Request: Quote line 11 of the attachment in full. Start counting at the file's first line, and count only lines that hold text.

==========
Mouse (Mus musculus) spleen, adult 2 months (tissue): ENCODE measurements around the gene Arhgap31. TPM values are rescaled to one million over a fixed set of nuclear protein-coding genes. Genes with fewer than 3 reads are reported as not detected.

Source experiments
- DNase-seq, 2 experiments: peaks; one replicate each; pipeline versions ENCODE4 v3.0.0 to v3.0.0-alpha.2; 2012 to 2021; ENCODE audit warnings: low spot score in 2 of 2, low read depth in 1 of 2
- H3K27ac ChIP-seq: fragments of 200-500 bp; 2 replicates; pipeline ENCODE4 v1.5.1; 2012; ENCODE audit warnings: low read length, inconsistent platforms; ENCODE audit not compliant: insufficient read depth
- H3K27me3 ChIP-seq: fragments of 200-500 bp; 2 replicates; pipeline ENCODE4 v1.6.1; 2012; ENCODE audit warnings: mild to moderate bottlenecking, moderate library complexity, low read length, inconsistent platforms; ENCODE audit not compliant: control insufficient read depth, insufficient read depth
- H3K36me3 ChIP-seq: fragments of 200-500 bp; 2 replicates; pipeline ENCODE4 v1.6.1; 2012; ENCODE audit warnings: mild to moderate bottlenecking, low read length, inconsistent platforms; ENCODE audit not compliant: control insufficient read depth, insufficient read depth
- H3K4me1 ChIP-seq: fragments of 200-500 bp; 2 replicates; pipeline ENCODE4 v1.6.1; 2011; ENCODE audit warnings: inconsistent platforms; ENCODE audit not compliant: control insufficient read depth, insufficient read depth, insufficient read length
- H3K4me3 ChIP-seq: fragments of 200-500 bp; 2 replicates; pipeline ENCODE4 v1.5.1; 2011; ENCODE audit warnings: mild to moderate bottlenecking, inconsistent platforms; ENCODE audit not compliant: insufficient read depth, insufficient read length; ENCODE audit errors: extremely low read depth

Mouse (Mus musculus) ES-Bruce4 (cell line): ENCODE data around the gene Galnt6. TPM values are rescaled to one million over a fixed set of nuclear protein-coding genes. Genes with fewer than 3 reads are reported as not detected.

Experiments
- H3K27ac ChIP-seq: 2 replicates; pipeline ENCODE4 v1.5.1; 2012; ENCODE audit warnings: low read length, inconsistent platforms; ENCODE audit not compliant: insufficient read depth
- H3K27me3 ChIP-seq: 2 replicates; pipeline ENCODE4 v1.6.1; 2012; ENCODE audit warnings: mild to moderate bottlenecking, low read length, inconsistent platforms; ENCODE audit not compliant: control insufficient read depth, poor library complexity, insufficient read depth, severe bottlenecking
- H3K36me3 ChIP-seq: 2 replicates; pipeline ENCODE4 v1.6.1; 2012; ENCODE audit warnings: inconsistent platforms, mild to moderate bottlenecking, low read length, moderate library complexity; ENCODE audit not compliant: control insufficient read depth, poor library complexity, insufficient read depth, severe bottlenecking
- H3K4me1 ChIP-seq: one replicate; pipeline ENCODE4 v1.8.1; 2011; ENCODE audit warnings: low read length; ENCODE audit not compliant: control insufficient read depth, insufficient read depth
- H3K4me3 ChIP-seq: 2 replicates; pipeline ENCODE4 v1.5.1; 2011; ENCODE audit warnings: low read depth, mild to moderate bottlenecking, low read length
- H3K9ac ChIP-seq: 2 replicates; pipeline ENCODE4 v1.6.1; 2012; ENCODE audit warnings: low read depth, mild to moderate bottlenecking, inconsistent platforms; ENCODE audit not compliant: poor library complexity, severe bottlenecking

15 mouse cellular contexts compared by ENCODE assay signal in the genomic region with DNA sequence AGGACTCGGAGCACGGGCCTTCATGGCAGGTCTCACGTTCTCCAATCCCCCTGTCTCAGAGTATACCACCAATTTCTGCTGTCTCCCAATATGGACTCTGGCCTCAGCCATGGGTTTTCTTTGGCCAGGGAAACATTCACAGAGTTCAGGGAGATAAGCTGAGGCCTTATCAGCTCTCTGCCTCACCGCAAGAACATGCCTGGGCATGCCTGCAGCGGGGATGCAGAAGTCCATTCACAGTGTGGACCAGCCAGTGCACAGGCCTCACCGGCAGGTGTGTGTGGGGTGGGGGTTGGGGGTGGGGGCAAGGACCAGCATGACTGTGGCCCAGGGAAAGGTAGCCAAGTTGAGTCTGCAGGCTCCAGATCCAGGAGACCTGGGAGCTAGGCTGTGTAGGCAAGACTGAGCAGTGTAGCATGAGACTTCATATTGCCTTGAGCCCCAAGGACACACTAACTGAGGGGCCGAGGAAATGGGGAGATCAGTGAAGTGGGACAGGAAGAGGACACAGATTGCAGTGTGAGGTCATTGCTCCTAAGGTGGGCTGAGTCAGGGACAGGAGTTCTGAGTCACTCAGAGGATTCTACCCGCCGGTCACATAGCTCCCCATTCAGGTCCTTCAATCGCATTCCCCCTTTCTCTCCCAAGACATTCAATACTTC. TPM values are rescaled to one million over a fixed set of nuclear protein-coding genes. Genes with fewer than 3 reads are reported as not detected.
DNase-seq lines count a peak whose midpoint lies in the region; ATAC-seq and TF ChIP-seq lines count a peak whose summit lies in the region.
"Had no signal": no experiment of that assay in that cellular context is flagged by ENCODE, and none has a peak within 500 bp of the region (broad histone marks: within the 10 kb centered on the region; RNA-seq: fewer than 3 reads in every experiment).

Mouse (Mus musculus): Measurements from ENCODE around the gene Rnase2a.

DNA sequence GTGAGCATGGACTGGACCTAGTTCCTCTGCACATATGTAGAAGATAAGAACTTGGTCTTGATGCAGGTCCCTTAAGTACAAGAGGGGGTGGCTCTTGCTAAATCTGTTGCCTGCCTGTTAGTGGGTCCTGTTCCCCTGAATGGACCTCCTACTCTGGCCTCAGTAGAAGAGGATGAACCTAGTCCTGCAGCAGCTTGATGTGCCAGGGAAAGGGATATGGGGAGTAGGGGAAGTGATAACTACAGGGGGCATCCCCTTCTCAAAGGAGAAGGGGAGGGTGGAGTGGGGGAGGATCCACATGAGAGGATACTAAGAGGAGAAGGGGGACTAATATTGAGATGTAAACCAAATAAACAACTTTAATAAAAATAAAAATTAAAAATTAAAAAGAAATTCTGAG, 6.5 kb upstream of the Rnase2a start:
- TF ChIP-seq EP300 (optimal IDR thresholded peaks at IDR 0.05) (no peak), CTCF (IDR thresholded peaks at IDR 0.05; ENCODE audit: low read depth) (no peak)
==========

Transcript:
- H3K27ac ChIP-seq: 2 replicates; pipeline ENCODE4 v1.5.1; 2012; ENCODE audit warnings: low read length, inconsistent platforms; ENCODE audit not compliant: insufficient read depth